I could see black and yellow lights i could hear the

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Unformatted text preview: palpitations of the heart, tingling in the hands or feet, shortness of breath, sweating, hot and cold flashes, trembling, chest pains, choking sensations, faintness, dizziness, and a feeling of unreality. Small wonder that during a panic attack many people fear they will die, go crazy, or lose control. I was inside a very busy shopping precinct and all of a sudden it happened: in a matter of seconds I was like a mad woman. It was like a nightmare, only I was awake; everything went black and sweat poured out of me—my body, my hands and even my hair got wet through. All the blood seemed to drain out of me; I went as white as a ghost. I felt as if I were going to collapse; it was as if I had no control over my limbs; my back and legs were very weak and I felt as though it were impossible to move. It was as if I had been taken over by some stronger force. I saw all the people looking at me—just faces, no bodies, all merged into one. My heart started pounding in my head and in my ears; I thought my heart was going to stop. I could see black and yellow lights. I could hear the voices of the people but from a long way off. I could not think of anything except the way I was feeling and that now I had to get out and run quickly or I would die. I must escape and get into the fresh air. (Hawkrigg, 1975) More than one-quarter of all people have one or more panic attacks at some point in their lives (Kessler et al., 2006). Some people, however, have panic attacks repeatedly and unexpectedly and without apparent reason. They may be suffering from panic disorder. In addition to the panic attacks, people who are diagnosed with panic disorder experience dysfunctional changes in their thinking or behavior as a result of the attacks (see Table 4-8). They may, for example, worry persistently about having additional attacks, have concerns about what such attacks mean (“Am I losing my mind?”), or plan their lives around the possibility of future attacks. Panic disorder is often accompanied by agoraphobia, one of the three categories of phobia mentioned earlier. People with agoraphobia are afraid to leave the house and travel to public places or other locations where escape might be difficult or help unavailable should panic symptoms develop. In severe cases, people become virtual prisoners in their own homes. Their social life dwindles, and they cannot hold a job. Until recently, clinicians failed to recognize the close link between agoraphobia and panic attacks. They now realize that panic attacks, or at least some panic-like symptoms, typically set the stage for agoraphobia: After experiencing one or more unpredictable attacks, certain individuals become fearful of having new attacks in public places where help or escape might be difficult. Not everyone with panic disorder develops agoraphobia, but many such persons do. Thus DSM-IV-TR distinguishes panic disorder without agoraphobia from panic disorder with agoraphobia. Around 2.8 percent of all people in the United States suffer from one or the other of these patterns in a given year; close to 5 percent develop one of the patterns...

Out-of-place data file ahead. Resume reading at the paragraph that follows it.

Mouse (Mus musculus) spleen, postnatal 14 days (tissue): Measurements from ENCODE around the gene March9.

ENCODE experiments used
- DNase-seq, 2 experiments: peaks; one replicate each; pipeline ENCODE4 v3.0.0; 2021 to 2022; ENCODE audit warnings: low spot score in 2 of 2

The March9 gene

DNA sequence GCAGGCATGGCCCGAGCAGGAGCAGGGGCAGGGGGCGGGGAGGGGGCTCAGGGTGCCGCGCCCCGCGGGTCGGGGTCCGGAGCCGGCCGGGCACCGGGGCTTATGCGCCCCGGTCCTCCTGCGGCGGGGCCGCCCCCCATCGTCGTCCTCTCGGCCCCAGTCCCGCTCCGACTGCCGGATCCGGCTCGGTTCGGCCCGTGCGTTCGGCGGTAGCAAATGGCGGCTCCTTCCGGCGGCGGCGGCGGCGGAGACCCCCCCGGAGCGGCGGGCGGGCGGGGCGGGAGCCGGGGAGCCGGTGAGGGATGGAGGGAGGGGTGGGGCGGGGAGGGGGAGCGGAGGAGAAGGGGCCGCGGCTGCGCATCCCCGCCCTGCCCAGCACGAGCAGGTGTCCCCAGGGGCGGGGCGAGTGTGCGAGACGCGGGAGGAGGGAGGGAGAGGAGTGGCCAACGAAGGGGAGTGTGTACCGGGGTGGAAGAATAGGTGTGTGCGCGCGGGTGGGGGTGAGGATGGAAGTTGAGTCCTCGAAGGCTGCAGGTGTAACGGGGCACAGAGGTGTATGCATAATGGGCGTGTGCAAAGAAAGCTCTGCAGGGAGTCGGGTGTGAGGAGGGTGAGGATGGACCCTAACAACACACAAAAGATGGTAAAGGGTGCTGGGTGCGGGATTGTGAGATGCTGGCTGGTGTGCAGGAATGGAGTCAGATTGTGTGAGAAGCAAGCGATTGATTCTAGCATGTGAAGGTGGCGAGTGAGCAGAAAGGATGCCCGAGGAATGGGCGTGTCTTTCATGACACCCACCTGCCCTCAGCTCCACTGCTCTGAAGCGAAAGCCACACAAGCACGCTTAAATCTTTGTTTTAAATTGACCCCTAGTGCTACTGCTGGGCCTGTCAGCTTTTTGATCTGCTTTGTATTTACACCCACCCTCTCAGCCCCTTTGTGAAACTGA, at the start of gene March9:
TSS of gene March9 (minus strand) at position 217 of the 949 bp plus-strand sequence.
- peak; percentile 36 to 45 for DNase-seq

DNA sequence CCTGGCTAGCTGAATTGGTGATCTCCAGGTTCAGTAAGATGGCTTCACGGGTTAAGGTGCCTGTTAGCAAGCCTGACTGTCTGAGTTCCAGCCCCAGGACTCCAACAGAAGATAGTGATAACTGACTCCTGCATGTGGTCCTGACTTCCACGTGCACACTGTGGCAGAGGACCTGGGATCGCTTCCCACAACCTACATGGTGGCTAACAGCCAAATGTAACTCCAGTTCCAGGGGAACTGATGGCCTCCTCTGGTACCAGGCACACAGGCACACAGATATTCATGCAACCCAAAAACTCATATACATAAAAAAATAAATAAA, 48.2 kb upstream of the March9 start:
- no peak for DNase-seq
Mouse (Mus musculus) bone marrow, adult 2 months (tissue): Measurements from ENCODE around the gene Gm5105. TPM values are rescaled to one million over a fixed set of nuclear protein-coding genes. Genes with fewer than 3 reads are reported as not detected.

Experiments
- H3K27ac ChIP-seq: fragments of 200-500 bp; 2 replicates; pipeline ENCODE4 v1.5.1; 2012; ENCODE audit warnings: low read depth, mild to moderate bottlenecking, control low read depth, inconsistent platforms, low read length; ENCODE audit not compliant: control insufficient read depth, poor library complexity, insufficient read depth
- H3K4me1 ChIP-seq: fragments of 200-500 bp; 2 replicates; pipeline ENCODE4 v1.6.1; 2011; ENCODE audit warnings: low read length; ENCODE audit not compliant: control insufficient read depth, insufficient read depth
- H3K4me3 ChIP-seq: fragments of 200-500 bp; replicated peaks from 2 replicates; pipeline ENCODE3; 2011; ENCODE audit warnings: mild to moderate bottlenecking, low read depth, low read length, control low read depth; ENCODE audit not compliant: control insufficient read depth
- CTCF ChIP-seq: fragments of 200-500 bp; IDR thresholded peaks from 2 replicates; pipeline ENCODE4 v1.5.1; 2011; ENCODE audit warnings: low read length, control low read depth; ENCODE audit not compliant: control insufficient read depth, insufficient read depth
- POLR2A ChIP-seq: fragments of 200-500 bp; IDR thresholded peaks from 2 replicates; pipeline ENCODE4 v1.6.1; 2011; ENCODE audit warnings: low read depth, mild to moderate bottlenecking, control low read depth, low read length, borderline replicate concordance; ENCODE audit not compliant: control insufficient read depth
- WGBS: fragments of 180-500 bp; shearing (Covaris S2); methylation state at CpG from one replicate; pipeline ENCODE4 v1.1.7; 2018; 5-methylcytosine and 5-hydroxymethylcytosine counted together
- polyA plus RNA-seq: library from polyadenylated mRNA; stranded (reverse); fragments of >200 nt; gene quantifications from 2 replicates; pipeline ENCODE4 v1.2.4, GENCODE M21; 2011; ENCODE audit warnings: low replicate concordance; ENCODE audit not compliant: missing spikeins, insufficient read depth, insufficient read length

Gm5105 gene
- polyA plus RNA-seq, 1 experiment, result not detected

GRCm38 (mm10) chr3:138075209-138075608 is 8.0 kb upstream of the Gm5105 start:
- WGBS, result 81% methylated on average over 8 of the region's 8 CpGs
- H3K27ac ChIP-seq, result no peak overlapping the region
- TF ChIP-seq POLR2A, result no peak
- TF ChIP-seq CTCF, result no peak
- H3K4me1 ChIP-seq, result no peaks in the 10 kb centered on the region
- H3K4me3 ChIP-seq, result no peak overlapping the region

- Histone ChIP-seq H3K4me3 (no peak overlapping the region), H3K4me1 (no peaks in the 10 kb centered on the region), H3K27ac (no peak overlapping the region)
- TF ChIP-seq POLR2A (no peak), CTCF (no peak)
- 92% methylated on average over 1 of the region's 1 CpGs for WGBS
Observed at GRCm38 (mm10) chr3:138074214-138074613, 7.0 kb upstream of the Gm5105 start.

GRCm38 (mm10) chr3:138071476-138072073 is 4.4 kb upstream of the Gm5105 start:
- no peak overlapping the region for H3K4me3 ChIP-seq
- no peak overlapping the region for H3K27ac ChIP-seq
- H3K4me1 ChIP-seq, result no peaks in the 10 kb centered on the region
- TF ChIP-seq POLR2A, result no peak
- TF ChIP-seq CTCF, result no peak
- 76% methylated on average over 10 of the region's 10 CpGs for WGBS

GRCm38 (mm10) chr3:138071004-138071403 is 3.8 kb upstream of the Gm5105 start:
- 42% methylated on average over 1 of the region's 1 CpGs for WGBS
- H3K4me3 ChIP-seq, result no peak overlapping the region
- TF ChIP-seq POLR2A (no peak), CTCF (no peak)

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This note was uploaded on 01/07/2013 for the course PSY 270 taught by Professor Hall during the Spring '05 term at University of Phoenix.

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